PROJECTED CHANGES IN ANNUAL-MEAN TEMPERATURE AND PRECIPITATION

The spatial distribution of the projected change in Tmean and Pmean under two different SSP-RCP scenarios is shown in Figure 7. The projected annual-mean temperature (Figure 7(a)) under two scenarios increases with time and shows little local difference in its pattern. However, it shows a larger increase over northern CLMVT, with the largest increase over northern Vietnam, Laos, and Myanmar. In the near-future, the annual-mean temperature averaged over CLMVT is projected to increase by 0.63 and 0.77 °C under SSP2-4.5 and SSP5-8.5, respectively. In the mid-future, it is projected to increase by 1.28 and 1.88 °C, respectively, and in the far-future, it is projected to increase by 1.80 and 3.36 °C, respectively.

Figure 7

Spatial distribution of future changes in Tmean and Pmean.

Figure 7

Spatial distribution of future changes in Tmean and Pmean.

In contrast to Tmean, the changes in annual-mean precipitation show significant regional differences (Figure 7(b)). Overall, the projected annual-mean precipitation shows small reductions (<10%) over central Vietnam and Laos for the near-future and then increases in the far-future. In the near-future, the projected Pmean shows an increase of 2.36 and 2.88% under SSP2-4.5 and SSP5-8.5, respectively. For the mid-future period, it shows an increase of 6.76 and 8.09%, respectively, and in the far-future, it is projected to increase by 9.29 and 15.58%, respectively. Under the high-emission SSP5-8.5 scenario, most areas in CLMVT exhibit a significant increase in Pmean relative to the present climate. Overall, the temperature changes among CLMVT countries do not show any significant differences. However, there are significant precipitation changes with are minimum and maximum over Thailand and Vietnam, respectively. Mandapaka & Lo (2018) found similar results from the NEX-GDDP dataset under the RCP4.5 and RCP8.5 scenarios. Larger increases in precipitation are projected over northern and central Vietnam, northern Thailand, northern Myanmar, northern Laos, and Cambodia. These findings are generally consistent with those of Tangang et al. (2020), who used seven RCMs in the CORDEX-SEA domain and 11 driving CMIP5 GCMs and found robust increases in the 21st century over northern Vietnam, Cambodia, Laos, and northern Thailand.

Figures 8 and 9 display the temporal changes in projected Tmean and Pmean over CLMVT countries. The solid thick lines represent MME, and shaded regions denote the minimum and maximum changes from individual models. The change in Tmean was computed from the difference between the projected Tmean and the observed means during the reference period (1998–2014). The change in Pmean was computed using the normalized index between the projected Pmean and the mean observation during the reference period (1998–2014). Normalization was performed for each model at every grid to minimize the effect of large spatial variations on regional averages. The projected changes in Tmean over CLMVT countries show larger magnitudes and trends under SSP5-8.5 rather than SSP2-4.5 scenarios. The projected changes in 5-year running mean of temperature and precipitation over each country are summarized in Table 2. Under SSP2-4.5 (SSP5-8.5), the temperature over Cambodia, Laos, Myanmar, Vietnam, and Thailand is projected to increase by 1.21, 1.31, 1.19, 1.23, and 1.27 °C, respectively (1.58, 1.71, 1.70, 1.59, and 1.66 °C, respectively) in 2050 and 1.88, 2.04, 1.88, 2.03, and 1.90 °C, respectively (3.89, 4.22, 4.09, 4.25, and 3.96 °C, respectively) in 2100. The warming trends start to slow down with decreasing trends over all countries after 2050 under SSP2-4.5. This reveals the effectiveness of anticipated climate mitigation and adaptation strategies under the combination of socioeconomic development and radiative forcing projection (SSP2-4.5: peak in 2040 and then decrease in magnitude).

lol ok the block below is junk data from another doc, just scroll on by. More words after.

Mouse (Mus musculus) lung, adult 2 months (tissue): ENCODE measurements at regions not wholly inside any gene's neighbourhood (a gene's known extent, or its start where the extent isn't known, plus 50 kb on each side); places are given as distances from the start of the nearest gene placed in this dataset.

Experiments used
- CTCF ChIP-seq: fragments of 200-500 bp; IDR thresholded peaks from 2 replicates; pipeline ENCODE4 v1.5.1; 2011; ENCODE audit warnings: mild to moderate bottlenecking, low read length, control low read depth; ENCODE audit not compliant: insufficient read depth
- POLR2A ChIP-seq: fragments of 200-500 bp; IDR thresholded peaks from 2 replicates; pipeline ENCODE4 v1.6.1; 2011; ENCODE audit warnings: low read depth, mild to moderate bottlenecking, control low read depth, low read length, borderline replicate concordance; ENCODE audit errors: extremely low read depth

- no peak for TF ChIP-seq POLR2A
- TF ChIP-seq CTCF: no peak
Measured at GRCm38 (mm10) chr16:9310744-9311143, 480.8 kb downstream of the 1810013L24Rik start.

Table 2

Changes in temperature (°C) and precipitation (%) over CLMVT

CountryVariableScenario20502100
Cambodia Temperature SSP2-4.5 1.21 (0.39–1.52) 1.88 (0.79–3.42) 
SSP5-8.5 1.58 (0.56–2.58) 3.89 (1.95–6.51) 
Precipitation SSP2-4.5 8.12 (−14.77 to 34.24) 8.76 (−33.10 to 50.30) 
SSP5-8.5 10.52 (−22.52 to 46.90) 20.47 (−23.44 to 70.85) 
Laos Temperature SSP2-4.5 1.31 (0.49–2.49) 2.04 (1.33–3.50) 
SSP5-8.5 1.71 (0.37–2.90) 4.22 (3.18–6.44) 
Precipitation SSP2-4.5 8.35 (−12.48 to 50.36) 12.69 (−35.33 to 72.77) 
SSP5-8.5 10.41 (−28.87 to 56.97) 21.10 (−20.00 to 74.61) 
Myanmar Temperature SSP2-4.5 1.19 (0.37–1.93) 1.88 (0.96–2.86) 
SSP5-8.5 1.70 (0.69–2.93) 4.09 (3.13–5.63) 
Precipitation SSP2-4.5 5.03 (−13.25 to 27.89) 9.54 (−19.03 to 37.57) 
SSP5-8.5 7.03 (−23.46 to 28.94) 21.57 (−5.22 to 62.21) 
Vietnam Temperature SSP2-4.5 1.23 (0.46–2.35) 2.03 (1.22–3.35) 
SSP5-8.5 1.59 (0.53–2.53) 4.25 (3.09–6.22) 
Precipitation SSP2-4.5 4.17 (−15.50 to 25.57) 7.03 (−19.68 to 33.95) 
SSP5-8.5 7.91 (−16.38 to 43.26) 15.17 (−25.25 to 75.26) 
Thailand Temperature SSP2-4.5 1.27 (0.35–1.96) 1.90 (0.90–3.62) 
SSP5-8.5 1.66 (0.15–2.95) 3.96 (2.22–6.45)